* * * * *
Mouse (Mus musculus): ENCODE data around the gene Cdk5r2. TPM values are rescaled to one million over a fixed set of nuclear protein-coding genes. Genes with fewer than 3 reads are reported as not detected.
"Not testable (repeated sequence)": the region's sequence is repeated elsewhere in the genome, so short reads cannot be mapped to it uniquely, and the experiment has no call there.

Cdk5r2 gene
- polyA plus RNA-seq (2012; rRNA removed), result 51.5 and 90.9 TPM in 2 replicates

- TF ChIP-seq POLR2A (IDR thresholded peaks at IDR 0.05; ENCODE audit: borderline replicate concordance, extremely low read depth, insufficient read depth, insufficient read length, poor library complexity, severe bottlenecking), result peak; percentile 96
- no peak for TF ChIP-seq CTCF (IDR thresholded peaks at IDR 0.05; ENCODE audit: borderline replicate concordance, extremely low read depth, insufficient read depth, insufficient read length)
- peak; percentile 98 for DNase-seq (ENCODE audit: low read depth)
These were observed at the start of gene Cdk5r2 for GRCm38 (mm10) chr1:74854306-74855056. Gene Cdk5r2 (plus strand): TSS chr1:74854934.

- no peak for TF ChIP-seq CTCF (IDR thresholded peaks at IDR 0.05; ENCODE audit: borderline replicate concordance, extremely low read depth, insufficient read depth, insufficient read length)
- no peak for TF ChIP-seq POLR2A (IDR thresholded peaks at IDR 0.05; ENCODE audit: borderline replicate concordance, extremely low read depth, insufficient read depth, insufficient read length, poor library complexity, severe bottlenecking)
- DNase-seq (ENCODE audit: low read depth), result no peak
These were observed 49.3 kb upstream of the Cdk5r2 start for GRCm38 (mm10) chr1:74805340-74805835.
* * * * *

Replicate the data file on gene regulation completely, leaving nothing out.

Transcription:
Mouse (Mus musculus): ENCODE data around the gene Cdk5r2. TPM values are rescaled to one million over a fixed set of nuclear protein-coding genes. Genes with fewer than 3 reads are reported as not detected.
"Not testable (repeated sequence)": the region's sequence is repeated elsewhere in the genome, so short reads cannot be mapped to it uniquely, and the experiment has no call there.

Cdk5r2 gene
- polyA plus RNA-seq (2012; rRNA removed), result 51.5 and 90.9 TPM in 2 replicates

- TF ChIP-seq POLR2A (IDR thresholded peaks at IDR 0.05; ENCODE audit: borderline replicate concordance, extremely low read depth, insufficient read depth, insufficient read length, poor library complexity, severe bottlenecking), result peak; percentile 96
- no peak for TF ChIP-seq CTCF (IDR thresholded peaks at IDR 0.05; ENCODE audit: borderline replicate concordance, extremely low read depth, insufficient read depth, insufficient read length)
- peak; percentile 98 for DNase-seq (ENCODE audit: low read depth)
These were observed at the start of gene Cdk5r2 for GRCm38 (mm10) chr1:74854306-74855056. Gene Cdk5r2 (plus strand): TSS chr1:74854934.

- no peak for TF ChIP-seq CTCF (IDR thresholded peaks at IDR 0.05; ENCODE audit: borderline replicate concordance, extremely low read depth, insufficient read depth, insufficient read length)
- no peak for TF ChIP-seq POLR2A (IDR thresholded peaks at IDR 0.05; ENCODE audit: borderline replicate concordance, extremely low read depth, insufficient read depth, insufficient read length, poor library complexity, severe bottlenecking)
- DNase-seq (ENCODE audit: low read depth), result no peak
These were observed 49.3 kb upstream of the Cdk5r2 start for GRCm38 (mm10) chr1:74805340-74805835.